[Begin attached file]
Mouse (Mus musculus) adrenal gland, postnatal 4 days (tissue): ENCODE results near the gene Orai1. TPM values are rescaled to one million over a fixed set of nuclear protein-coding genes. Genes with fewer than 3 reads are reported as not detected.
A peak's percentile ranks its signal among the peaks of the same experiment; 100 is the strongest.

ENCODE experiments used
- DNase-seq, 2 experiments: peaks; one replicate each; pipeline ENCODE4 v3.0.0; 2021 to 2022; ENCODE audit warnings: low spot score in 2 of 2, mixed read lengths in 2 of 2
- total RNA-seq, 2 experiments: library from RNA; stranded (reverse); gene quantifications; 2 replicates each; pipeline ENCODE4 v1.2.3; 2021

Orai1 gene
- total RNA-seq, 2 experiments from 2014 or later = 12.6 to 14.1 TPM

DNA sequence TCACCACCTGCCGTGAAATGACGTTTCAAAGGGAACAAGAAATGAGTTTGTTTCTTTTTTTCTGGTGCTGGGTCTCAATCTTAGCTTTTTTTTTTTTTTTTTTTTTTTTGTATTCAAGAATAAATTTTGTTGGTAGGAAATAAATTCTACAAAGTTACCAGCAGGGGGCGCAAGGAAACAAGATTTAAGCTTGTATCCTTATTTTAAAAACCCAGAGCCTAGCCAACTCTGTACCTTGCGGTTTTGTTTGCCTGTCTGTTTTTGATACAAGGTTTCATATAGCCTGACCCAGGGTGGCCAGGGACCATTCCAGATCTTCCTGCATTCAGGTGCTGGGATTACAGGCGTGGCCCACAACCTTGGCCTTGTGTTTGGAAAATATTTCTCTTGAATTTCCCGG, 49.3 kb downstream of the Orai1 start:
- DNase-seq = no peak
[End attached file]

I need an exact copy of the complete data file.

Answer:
Mouse (Mus musculus) adrenal gland, postnatal 4 days (tissue): ENCODE results near the gene Orai1. TPM values are rescaled to one million over a fixed set of nuclear protein-coding genes. Genes with fewer than 3 reads are reported as not detected.
A peak's percentile ranks its signal among the peaks of the same experiment; 100 is the strongest.

ENCODE experiments used
- DNase-seq, 2 experiments: peaks; one replicate each; pipeline ENCODE4 v3.0.0; 2021 to 2022; ENCODE audit warnings: low spot score in 2 of 2, mixed read lengths in 2 of 2
- total RNA-seq, 2 experiments: library from RNA; stranded (reverse); gene quantifications; 2 replicates each; pipeline ENCODE4 v1.2.3; 2021

Orai1 gene
- total RNA-seq, 2 experiments from 2014 or later = 12.6 to 14.1 TPM

DNA sequence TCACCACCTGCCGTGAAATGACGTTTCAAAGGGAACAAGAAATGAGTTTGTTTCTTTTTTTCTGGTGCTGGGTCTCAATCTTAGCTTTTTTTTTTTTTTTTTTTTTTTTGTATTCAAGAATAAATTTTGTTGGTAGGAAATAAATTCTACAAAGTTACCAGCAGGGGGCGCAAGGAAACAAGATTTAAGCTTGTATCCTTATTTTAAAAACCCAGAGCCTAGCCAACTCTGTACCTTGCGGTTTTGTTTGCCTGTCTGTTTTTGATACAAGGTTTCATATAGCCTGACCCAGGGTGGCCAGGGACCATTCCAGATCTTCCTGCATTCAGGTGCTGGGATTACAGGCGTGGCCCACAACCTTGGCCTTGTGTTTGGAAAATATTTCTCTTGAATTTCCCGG, 49.3 kb downstream of the Orai1 start:
- DNase-seq = no peak